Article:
Jobseekers Guide on How to Assess a Firm's Ethics

Whether seeking a career in public accounting, private industry or as a securities analyst, many job-seekers say the recent wave of accounting scandals has convinced them it's more important than ever to get a reading on the ethics of the hiring company or firm.

The search for answers has led job seekers to Internet message boards and other seemingly promising sources of information. But many still find it's just about impossible to uncover an employer's weak spots in advance. And the stakes have never been higher. Working for an unethical employer (or a business with a damaged reputation) can endanger your tenure, retirement savings and self-esteem. It can also impede your future job prospects by leaving a black mark on your resume.

Experts suggest that most companies and firms know enough to pay lip service to ethics. But implementation can be uneven, with the result that some individuals or offices may not effectively integrate the purported values into performance appraisals and compensation plans.

Questions For Employers

Pennsylvania State University's Linda Trevino suggested to the Wall Street Journal that job-seekers perform their own "ethics audit." Here are the probing questions she suggests a job-seeker might ask about a prospective employer:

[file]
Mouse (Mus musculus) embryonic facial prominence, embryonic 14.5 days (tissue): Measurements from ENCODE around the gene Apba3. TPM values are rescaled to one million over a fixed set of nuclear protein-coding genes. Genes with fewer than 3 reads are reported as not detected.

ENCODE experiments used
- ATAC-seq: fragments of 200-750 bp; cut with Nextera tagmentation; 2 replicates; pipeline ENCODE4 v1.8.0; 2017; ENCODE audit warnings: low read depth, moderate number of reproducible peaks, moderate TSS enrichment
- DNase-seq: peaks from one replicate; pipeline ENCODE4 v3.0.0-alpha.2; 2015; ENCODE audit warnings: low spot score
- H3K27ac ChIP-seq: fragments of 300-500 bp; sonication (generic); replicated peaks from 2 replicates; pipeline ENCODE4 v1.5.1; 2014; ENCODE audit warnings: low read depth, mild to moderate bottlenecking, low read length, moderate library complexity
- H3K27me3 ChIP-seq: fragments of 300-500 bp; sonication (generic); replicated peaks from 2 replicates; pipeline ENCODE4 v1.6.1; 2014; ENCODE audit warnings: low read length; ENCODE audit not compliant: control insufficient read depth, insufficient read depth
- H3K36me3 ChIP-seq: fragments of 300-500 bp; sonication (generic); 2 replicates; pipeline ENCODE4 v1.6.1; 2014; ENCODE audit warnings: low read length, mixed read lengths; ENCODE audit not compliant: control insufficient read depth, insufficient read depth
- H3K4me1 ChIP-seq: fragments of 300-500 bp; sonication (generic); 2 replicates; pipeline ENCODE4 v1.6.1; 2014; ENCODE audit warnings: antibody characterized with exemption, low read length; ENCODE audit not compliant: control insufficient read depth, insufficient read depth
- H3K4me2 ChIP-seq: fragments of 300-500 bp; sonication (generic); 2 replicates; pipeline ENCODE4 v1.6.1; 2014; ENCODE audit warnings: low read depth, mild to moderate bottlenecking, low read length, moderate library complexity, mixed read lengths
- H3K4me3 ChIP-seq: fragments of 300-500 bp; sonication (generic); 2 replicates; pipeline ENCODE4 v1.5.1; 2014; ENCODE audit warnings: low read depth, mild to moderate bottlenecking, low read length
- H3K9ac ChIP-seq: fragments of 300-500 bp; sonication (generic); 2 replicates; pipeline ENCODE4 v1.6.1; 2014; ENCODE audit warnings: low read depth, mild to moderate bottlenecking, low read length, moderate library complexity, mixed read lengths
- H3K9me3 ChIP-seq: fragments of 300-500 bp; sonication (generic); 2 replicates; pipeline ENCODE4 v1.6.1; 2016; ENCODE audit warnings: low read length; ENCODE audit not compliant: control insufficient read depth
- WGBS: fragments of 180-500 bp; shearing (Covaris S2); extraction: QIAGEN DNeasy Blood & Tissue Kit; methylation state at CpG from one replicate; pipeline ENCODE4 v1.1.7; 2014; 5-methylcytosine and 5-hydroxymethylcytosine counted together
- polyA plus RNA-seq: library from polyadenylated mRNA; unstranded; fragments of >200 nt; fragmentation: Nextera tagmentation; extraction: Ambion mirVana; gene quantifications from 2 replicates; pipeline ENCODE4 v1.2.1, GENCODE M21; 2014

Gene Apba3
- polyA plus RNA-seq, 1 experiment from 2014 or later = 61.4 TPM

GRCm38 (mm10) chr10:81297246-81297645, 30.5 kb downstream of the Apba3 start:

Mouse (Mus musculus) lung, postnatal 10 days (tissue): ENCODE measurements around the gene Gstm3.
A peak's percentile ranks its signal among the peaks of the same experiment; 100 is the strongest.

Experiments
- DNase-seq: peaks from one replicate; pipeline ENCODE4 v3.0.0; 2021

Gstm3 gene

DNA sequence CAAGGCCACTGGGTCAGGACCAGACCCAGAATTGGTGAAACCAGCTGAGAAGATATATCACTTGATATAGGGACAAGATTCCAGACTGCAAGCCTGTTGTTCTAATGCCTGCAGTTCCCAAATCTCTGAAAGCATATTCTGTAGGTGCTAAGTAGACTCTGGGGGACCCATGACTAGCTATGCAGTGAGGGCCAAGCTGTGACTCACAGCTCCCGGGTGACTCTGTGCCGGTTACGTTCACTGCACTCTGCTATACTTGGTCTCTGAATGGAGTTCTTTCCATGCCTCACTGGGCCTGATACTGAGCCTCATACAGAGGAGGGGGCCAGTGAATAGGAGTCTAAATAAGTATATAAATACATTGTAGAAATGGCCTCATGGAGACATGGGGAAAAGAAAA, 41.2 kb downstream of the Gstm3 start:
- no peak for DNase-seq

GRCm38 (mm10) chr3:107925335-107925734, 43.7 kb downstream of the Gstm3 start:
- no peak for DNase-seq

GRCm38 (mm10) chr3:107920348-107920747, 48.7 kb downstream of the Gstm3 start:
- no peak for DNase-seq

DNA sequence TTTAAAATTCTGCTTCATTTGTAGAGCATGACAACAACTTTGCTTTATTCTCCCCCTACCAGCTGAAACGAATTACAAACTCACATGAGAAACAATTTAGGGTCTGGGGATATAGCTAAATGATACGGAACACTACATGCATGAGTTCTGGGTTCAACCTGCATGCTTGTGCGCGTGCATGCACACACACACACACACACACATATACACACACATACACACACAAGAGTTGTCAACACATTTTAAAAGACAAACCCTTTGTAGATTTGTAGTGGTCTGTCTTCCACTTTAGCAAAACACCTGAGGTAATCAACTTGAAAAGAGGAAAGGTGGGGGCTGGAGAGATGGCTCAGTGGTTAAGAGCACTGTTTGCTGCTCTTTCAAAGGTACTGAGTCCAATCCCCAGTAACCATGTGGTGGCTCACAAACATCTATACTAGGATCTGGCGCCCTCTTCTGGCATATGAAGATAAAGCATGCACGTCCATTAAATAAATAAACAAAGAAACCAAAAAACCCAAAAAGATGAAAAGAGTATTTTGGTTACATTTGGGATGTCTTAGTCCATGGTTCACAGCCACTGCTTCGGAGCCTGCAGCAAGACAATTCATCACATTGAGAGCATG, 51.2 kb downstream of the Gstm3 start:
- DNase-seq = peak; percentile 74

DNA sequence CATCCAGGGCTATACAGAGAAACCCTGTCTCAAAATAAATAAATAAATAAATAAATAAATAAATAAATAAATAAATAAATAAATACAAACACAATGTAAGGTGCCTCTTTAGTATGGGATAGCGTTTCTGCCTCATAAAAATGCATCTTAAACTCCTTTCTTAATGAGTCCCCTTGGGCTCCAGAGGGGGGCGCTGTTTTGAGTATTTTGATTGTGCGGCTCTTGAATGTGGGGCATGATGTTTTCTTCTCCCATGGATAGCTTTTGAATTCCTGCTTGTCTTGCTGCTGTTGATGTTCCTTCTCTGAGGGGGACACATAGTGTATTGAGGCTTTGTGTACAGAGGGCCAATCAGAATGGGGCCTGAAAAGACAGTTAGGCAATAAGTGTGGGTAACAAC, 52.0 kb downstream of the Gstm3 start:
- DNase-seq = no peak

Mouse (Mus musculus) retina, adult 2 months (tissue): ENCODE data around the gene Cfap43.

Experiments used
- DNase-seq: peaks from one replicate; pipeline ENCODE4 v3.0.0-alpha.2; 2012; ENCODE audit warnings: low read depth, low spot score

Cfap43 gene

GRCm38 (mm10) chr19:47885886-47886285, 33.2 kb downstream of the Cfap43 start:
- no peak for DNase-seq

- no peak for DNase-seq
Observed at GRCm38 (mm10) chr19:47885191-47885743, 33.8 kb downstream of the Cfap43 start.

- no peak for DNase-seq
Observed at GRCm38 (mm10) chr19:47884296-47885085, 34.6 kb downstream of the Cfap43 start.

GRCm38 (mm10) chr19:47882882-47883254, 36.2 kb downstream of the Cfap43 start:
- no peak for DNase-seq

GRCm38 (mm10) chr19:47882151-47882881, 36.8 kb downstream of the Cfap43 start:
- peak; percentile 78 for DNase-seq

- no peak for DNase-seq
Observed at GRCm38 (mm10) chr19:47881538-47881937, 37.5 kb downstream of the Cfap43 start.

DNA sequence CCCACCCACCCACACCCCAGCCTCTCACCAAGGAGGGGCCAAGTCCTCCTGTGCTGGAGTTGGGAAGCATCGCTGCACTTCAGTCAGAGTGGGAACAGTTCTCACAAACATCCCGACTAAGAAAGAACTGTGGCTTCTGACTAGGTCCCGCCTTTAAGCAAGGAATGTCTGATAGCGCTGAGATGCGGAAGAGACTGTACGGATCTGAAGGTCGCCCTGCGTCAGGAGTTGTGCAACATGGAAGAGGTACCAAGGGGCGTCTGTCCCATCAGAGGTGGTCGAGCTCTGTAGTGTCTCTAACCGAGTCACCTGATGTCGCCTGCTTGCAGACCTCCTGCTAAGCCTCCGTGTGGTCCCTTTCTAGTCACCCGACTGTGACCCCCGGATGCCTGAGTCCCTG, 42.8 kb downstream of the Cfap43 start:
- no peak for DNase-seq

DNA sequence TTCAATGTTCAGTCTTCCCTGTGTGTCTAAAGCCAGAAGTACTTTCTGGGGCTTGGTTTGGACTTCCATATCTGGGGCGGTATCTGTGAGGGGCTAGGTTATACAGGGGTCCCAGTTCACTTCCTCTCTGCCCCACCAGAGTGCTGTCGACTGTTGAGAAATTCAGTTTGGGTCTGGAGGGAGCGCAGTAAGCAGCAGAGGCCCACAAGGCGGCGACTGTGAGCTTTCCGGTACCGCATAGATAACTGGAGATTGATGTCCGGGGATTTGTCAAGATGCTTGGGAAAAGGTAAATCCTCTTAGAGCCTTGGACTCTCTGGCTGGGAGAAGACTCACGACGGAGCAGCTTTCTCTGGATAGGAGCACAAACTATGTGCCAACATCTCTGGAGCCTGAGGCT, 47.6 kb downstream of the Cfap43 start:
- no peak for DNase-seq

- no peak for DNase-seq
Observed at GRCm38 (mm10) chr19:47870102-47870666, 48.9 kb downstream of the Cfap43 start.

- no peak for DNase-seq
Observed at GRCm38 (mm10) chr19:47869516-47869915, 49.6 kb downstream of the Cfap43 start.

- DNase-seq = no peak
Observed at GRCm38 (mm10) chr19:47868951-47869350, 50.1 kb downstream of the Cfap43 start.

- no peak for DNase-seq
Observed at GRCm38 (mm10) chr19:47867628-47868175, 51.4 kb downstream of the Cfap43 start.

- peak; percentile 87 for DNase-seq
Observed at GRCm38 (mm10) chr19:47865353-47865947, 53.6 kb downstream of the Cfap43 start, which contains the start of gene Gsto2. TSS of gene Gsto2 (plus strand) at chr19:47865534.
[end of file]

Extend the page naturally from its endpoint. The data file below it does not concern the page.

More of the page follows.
• Is there a formal code of ethics? How widely is it distributed? Is it reinforced in other formal ways such as through decision-making systems?
  • Are workers at all levels trained in ethical decision making? Are they also encouraged to take responsibility for their behavior or to question authority when asked to do something they consider wrong?
  • Do employees have formal channels available to make their concerns known confidentially? Is there a formal committee high in the organization that considers ethical issues?
  • Is misconduct disciplined swiftly and justly within the organization?
  • Is integrity emphasized to new employees?
  • How are senior managers perceived by subordinates in terms of their integrity? How do such leaders model ethics-related behavior?

Questions for Employees

Additional questions to ask of current or former employees from the Ethics Resource Center in Washington DC and the Ombudsman Association in Hillsborough, NJ:

  • When was the last time you received ethics training?
  • Have you ever faced an ethical dilemma on the job and who did you call?
  • Which executives at the company do employees admire most and why?
  • Do you have an ombuds program or other informal channels to discuss ethics issues?
  • Is there any reward system at the company for pointing out unethical behavior?
  • Can you characterize the company in terms of integrity and provide some examples?
  • Do you feel that senior management is held to a different ethical standard than other employees?
  • How are employees treated at the company?
  • Does the company place unreasonable expectations on employees?
  • What was your feeling about the company when you left?

(Sources for article: "Job Seekers Find it Isn't Easy to Research Employers' Ethics," Wall Street Journal, July 9, 2002 and "Gauge the Ethics Culture of Prospective Employers," Career Journal, WSJ.com.)

-Rosemary Schlank

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